If you're going to see a movie directed by Spike Jonez, then you know it's going to be out of the ordinary.
Nicolas Cage plays Charlie Kaufman, the screen-writer of 'Being John Malkovich' and this film, and it centres around his attempts to write a screenplay from book written about orchid hunters in Florida. Whilst he struggles (and fails) to write, his twin brother, also played by Cage, goes to a 'How To Be A Screen-Writer' lecture and ends up writing a widely acclaimed film, adding to Charlie's paranoia and psychosis.
The film switches between Meryl Streep's character writing the original book and Charlie writing (or not) the screenplay until the two timelines collide.
Cage is excellent, Streep is average and I have no idea why Tilda Swinton is in the film. OK, she's good, but you spend more time wondering why she was cast rather than concentrating on her character or the film.
There are some stunning effects and dramatic sequences, but it's difficult to work out who's trying to be profound: the film or the book.
I'm pleased I've seen it, but I won't bother seeing it again.
Punch-Drunk Love (2002)
The story's good... that's all I can say.
Forgive me, for I have sinned. I forgot the golden rule of cinema-going: Never go and see an Adam Sandler film.
Don't get me wrong, this film has a good story. Barry, a weak lacking-in-confidence nerd, hen-pecked for life by his seven sisters, calls a phone sex line and then gets blackmailed and attacked by the owners of the sex line, after money. At the same time, a work colleague of one of his sisters sees a photo of him and goes out of her way to meet him. He's strange, but they start a relationship, probably the first Barry has had.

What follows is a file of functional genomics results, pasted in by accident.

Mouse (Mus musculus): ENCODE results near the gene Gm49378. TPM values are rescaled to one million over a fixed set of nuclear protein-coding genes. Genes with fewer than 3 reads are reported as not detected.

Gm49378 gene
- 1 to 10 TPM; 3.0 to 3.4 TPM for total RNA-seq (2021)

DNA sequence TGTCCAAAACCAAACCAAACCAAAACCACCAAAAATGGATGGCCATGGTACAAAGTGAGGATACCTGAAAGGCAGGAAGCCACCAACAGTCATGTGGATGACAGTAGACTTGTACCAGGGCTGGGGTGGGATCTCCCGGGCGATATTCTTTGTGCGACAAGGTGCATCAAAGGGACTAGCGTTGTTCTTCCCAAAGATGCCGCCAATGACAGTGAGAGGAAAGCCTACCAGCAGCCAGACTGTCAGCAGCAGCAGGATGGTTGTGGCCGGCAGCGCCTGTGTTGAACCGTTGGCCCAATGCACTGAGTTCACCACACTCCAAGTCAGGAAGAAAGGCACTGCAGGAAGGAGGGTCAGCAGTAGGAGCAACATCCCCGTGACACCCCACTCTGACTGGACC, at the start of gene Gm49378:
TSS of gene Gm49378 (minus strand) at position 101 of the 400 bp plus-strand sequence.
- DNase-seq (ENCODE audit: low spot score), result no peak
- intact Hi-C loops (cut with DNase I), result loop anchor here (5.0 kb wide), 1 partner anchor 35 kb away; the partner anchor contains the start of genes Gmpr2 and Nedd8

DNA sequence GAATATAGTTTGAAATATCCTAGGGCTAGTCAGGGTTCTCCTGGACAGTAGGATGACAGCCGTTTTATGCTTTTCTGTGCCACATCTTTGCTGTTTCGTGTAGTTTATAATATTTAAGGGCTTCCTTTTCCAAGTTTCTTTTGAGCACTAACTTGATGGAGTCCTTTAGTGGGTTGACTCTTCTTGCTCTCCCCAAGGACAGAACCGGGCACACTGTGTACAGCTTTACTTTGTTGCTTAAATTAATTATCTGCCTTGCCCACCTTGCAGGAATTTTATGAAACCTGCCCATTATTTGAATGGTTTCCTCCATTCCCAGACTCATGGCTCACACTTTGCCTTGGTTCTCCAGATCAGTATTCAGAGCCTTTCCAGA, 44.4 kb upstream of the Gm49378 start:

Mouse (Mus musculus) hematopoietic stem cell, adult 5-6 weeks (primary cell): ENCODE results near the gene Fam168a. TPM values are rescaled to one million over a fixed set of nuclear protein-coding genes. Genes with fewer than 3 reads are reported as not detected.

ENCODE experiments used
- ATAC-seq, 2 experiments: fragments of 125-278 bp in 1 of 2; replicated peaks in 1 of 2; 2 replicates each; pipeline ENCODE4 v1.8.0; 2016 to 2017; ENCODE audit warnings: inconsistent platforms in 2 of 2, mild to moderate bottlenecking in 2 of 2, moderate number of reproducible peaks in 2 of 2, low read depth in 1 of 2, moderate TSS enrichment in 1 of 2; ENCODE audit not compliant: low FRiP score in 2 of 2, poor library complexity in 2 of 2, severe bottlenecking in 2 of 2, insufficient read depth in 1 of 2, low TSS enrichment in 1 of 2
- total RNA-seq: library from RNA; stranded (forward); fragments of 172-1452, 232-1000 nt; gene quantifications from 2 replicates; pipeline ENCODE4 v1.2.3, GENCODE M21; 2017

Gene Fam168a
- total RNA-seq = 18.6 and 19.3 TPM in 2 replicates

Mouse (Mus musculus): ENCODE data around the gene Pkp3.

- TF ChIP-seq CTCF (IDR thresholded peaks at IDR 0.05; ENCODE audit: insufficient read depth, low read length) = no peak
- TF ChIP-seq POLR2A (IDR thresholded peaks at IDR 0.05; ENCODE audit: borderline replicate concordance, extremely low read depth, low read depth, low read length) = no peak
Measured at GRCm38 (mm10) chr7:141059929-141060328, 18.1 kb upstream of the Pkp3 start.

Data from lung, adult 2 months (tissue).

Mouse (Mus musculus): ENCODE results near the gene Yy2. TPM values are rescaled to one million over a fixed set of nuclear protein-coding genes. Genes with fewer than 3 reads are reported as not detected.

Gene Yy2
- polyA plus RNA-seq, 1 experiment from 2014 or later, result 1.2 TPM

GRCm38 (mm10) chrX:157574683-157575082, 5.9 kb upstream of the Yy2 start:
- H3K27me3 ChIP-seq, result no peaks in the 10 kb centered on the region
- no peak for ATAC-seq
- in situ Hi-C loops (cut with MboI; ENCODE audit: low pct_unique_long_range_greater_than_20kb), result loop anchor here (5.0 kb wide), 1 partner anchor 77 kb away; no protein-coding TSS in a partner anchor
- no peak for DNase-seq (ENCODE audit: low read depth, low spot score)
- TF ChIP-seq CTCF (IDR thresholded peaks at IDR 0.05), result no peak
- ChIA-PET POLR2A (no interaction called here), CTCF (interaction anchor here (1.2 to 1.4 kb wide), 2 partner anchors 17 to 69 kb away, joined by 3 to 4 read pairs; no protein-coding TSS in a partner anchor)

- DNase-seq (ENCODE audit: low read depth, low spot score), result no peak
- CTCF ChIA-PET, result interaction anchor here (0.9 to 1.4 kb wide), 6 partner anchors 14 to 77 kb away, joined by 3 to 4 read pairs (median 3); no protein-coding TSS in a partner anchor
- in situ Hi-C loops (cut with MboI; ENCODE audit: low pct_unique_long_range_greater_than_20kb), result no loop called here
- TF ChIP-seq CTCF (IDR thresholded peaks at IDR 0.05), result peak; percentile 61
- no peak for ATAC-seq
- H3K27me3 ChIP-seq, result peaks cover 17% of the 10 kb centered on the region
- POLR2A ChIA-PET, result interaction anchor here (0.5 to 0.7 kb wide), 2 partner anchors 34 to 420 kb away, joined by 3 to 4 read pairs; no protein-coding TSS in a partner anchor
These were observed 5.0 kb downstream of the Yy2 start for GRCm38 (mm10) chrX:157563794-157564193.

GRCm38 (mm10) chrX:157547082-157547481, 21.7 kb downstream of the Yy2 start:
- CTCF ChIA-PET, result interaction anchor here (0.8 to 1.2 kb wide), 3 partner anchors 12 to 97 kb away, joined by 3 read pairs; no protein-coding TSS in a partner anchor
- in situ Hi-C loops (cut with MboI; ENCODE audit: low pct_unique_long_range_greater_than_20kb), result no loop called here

However, that's the only good thing about this film. Sandler is in this role, as always, very bad and even those that you expect to be better, such as Emily Watson, are let down by a bad script.
Don't bother. Watch the weather forecast instead, it'll be a more productive use of your time and resources.
Anything done by Spike will be praised.
I hope, from his seat on Heaven's comedic throne, Spike Milligan can see and can enjoy this film, as Terence Ryan and Ken Tuohy have taken a book that the author himself said writing it "nearly turned me mad" into a joy to watch.
The film tells the story of the Irish town of Puckoon and the problems befallen upon it when the partition between Northern Ireland and the Republic is drawn up, cutting its way through the centre of the village and, more worringly, through the middle of the churchyard. This causes some deceased, buried in the Catholic churchyard, to now be in the Protestant north - and so the local priest, assisted by a wide variety of eccentric locals, aims to move the bodies back undercover of darkness, and so avoiding the bureaucratic British border guards.
It was inspired work to cast the Irish comedian and poet Sean Hughes to play the part of Madigan. He brings an innocence to the part, especially in his to-camera pieces (which is normally where he interacts with the voiceover of Richard Attenborough, playing supposedly the writer/director of the film). Daragh O'Malley playing Father Rudden is also worthy of considerable praise; and the rest of the cast, from the household names like Elliott Gould and Griff Rhys Jones to people with what would normally be called 'bit parts' - such as Spike's daughter Jane who plays Madigan's wife give 100% The credit for this goes, in no small part, to the wonderful characterisations given by Spike in the original book.
I could argue that the film is slightly too long, or that Elliott Gould's Irish accent left a little to be desired, but those would be only minor points and take nothing away from the excellence of this film.